In its first year of existence, the Katahdin Woods and Waters National Monument drew nearly 30,000 visitors. Nearly half came in the summer, via the monument’s roads, and another 15,000 people visited the monument on snowmobiles during the winter. Considering that Gov. Paul LePage has forbidden the Maine Department of Transportation from installing signs directing people to the new monument, it is a great start.
Counters at the monument’s three entrances counted 7,162 vehicles entering the parcel between May and mid-November this year. KWW Superintendent Tim Hudson conservatively estimated that each vehicle carried two people, for a total of 14,324 visitors. These visitors came from 45 states and nine countries, he said.
Last winter, 15,000 snowmobilers used the monument, Hudson calculated, along with 500 skiers, bringing total visitation to nearly 30,000 over the last year.
By contrast, the Allagash Wilderness Waterway, which was established in 1966, attracted 4,262 visitors last year, the highest number in several years, according to its annual report. Signs on Interstate 95 and other roads direct visitors to the state-run waterway.
Tens of thousands of visitors are going to the monument despite the fact that no signs direct them there, that the U.S. Secretary of the Interior Ryan Zinke has left a cloud of uncertainty over its future and that plans for its development and use are still being crafted.
In May, LePage directed Maine DOT to reject a request from the National Park Service to install signs directing visitors to the monument on the state’s highways. He cited the uncertainty created by a Trump administration review of dozens of monuments nationwide, including KWW.
In April, President Donald Trump called for a review of 27 national monuments, many of which had been designated by former President Barack Obama. Zinke visited the Maine monument in May and said he may recommend that it become a national park.
In draft recommendations to the president, however, Zinke called for “active timber management” within the monument, but he did not define what that meant. The memo also notes that “commercial timbering” is not typically allowed in National Park Service units other than to “conserve … historic objects. The memo does not explain how “active timber management” would be used to conserve historic objects in the Maine monument.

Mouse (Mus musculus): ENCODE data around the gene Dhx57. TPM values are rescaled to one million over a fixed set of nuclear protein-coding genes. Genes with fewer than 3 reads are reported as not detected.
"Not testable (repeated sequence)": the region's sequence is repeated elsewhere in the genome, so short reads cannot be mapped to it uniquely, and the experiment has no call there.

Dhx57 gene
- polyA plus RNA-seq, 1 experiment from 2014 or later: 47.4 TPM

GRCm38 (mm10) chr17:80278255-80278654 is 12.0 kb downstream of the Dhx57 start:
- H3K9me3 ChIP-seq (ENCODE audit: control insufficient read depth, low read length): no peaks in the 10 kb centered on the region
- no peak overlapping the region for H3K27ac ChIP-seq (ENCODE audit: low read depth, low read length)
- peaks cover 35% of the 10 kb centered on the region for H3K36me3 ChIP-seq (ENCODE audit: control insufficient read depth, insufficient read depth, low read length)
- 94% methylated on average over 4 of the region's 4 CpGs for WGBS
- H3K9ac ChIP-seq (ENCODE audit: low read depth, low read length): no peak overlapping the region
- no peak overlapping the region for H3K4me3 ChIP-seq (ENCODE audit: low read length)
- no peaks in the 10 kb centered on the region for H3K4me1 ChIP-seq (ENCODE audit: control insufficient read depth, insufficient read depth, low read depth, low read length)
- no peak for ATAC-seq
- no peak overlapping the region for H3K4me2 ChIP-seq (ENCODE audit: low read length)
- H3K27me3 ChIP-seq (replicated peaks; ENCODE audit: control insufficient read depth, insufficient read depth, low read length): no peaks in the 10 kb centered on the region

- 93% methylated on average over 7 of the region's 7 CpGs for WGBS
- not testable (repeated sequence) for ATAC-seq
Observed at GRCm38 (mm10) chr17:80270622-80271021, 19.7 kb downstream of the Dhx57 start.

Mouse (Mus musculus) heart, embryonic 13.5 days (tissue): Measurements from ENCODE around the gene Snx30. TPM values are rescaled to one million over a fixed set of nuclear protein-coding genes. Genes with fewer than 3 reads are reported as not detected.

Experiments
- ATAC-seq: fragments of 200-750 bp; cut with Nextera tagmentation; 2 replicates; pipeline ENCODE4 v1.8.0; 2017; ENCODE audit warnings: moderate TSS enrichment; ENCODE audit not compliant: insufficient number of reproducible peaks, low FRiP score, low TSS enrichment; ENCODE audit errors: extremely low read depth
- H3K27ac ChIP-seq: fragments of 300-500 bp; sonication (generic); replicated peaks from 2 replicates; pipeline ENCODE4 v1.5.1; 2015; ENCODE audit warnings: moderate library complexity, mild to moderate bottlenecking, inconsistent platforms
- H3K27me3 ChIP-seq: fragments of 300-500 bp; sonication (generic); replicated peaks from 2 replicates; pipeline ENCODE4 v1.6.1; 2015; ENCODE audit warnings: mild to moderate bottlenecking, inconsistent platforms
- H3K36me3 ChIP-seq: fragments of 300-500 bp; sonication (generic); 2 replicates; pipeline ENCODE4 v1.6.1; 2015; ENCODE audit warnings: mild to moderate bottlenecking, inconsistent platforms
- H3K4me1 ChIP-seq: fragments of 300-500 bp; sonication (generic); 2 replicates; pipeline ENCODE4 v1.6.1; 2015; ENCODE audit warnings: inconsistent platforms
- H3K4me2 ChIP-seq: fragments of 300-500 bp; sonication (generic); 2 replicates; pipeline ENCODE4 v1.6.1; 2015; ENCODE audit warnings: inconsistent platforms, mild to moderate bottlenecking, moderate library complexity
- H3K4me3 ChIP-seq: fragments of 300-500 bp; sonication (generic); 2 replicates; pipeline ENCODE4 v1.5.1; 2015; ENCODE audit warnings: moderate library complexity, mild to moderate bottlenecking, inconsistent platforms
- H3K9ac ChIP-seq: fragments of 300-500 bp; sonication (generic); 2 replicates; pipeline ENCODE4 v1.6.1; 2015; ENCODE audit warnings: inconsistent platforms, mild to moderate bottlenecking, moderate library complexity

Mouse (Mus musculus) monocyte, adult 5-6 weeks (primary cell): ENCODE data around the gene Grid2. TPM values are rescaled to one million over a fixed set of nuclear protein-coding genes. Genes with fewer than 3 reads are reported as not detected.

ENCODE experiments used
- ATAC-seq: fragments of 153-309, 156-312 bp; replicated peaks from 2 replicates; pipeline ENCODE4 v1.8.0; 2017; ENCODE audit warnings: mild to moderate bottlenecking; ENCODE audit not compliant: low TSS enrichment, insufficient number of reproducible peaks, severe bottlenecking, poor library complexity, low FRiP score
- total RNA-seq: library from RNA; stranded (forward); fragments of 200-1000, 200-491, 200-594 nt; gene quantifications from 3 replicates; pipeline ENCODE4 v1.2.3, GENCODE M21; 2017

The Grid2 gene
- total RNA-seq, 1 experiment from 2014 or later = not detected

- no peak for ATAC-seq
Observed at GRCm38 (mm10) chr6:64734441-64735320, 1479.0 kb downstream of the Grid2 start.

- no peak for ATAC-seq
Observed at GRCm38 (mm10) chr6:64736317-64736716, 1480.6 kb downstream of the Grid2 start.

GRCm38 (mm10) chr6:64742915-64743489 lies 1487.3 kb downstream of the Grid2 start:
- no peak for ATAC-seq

Zinke’s recommendations have not been made public, instead they were leaked by The Washington Post, so it remains unclear what happens next for the monuments on the list, four of which Zinke recommended be reduced in size.
Trump is scheduled to be in Utah on Monday, where he is expected to announce a dramatic reduction in the size of the Bears Ears and Grand Staircase-Escalante National Monuments. Such a reduction would run counter to the thousands of public comments received by the Interior Department about the monuments.
It is unclear when Trump will make announcements about other monuments on the review list. They should come quickly.
Like the Katahdin region, the communities around the monuments in limbo deserve to know what the administration intends to do with these monuments so they can move forward.
“I was never a great cheerleader for the monument,” state Sen. Jim Dill, a Democrat from Old Town, who represents much of the Katahdin region, wrote in an Oct. 16 BDN OpEd. “But when it was created in August 2016, I decided the best course of action was to make sure the monument was a success for the people who live here.”
“The monument has created new demands and business opportunities in Millinocket, Medway and other communities near the monument. Properties that have been listed for years are starting to sell. Entrepreneurs are planning new businesses to serve the new visitors to our region. We’re talking increased property values and more jobs,” Dill wrote.
Imagine what can happen if the artificial barriers thrown up by Trump and LePage are removed.
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